Marcy Thompson is a woman on a mission.
Maplewood, according to Thompson, has not yet begun to plumb the depths and exploit the riches of its locally based arts community. Previously quartered in Brooklyn (but of course), Thompson said she and her husband "moved here because Maplewood was filled with artists and writers." And those artists—writers, photographers, painters, sculptors, filmmakers, actors, dancers, singers—are of the world-class variety.
Said Thompson, "This town has more going for it in the arts per capita than a lot of neighborhoods in the city." Thompson herself is a freelancer writer and former choreographer with a Masters from NYU in performance studies.
But once they arrived, said Thompson, they then had to ask themselves, "Where is everybody?" Creative types were shuttling in and out of Maplewood to the big city but had found not found a way to connect within their town of residence.
Thompson, who serves on the board of Arts Maplewood and begins her work as Maplewood Director of Cultural Affairs tomorrow, May 1, said she and Jenny Turner Hall (also a local writer) started working on a project that could tap into, network and reach out to artists in the community. "We came up with Studio B, a venue and outlet for all those people to come and see, and come and present their work and network with each other."
Studio B is "in and of and because of the rich diversity of artists who live here."
The first Studio B program takes place at The Burgdorff Center for the Performing Arts tomorrow night, May 1, at 8 p.m. It's a showing of the documentary film No Impact Man, about a New Yorker who spent a year living off the grid with his wife and young daughter in the city. ($10 per ticket.) This film is not produced or directed by a Maplewoodian, said Thompson, but does "speak to" the interests of Maplewoodians who are well noted for their environmental consciousness.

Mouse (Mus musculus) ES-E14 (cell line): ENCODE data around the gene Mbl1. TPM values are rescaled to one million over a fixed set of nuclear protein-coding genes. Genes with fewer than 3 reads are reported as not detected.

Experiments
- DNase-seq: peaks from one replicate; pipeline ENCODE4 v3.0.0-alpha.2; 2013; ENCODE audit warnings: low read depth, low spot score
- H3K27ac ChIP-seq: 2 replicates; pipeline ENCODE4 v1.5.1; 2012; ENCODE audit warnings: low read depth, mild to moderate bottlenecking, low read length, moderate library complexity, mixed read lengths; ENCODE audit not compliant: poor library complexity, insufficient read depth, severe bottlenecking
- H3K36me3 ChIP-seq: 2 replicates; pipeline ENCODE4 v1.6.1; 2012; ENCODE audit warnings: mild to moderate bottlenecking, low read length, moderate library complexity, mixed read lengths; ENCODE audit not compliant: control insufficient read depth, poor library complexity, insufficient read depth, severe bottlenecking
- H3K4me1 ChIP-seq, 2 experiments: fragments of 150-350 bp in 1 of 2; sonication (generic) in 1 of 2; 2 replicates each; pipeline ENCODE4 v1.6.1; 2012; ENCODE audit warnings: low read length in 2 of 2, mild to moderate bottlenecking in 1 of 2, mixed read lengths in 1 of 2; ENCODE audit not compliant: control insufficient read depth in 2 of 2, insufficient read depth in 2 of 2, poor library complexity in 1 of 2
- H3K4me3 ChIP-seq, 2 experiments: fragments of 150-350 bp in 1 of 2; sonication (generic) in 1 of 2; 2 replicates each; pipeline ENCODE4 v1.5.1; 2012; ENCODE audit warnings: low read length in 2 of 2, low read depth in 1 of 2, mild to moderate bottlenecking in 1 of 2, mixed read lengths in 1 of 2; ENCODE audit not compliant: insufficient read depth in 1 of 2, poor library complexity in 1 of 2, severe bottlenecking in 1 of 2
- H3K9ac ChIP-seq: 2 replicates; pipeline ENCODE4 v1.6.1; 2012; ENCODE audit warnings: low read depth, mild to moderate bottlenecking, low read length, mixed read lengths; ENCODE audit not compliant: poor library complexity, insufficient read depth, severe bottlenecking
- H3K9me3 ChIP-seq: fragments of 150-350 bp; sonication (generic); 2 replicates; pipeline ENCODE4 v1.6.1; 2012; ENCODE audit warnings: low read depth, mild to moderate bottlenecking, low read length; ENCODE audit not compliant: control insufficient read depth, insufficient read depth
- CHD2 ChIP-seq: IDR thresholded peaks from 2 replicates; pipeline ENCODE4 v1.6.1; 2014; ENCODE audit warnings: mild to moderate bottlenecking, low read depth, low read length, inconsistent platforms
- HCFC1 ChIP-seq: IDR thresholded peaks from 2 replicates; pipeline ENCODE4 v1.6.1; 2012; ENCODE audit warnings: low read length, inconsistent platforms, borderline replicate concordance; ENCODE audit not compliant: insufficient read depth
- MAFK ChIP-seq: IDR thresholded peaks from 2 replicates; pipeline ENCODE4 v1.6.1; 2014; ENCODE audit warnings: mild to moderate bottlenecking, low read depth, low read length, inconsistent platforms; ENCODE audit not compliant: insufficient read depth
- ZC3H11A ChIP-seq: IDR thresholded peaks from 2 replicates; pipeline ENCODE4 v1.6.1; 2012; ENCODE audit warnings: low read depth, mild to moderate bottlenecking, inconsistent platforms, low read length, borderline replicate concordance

At this point, Studio B is an event series, but the plan is to incorporate it as a nonprofit and solicit grant money. The next event will be a more eclectic evening titled "A Family Affair" on Friday, June 18, that will combine music, reading and photography. Studio B will also produce a children's film festival over the summer and is looking to showcase the work of local filmmakers in the fall.
Tonight's screening of No Impact Man will include a Q&A with the film's co-director and producer (colleagues of Thompson's husband who is a documentary filmmaker himself). Kari Capone of Kari's Cafe on Springfield Avenue will be running a concession. Thompson said 56 tickets have already been reserved (there are about 80 seats, but Thompson said she can squeeze in more if necessary). You can reserve tickets by emailing Thompson and find out more at the Studio B Facebook page.
Thompson has big plans The Burgdorff as well. 'We're reaching out to the Mapleowod Village Alliance" with the idea of promoting The Burgdorff through businesses and "making it more a part of the town." Thompson feels that The Burgdorff should never go dark: "We want to get people into things that have been going on in town and new things that will be happening. It should never be empty in there—whether it's performances, readings or installations."
Right now, "Jenny and I are casting a wide net" in reaching out to artists of all stripes. "We want to see what people come and who gets excited."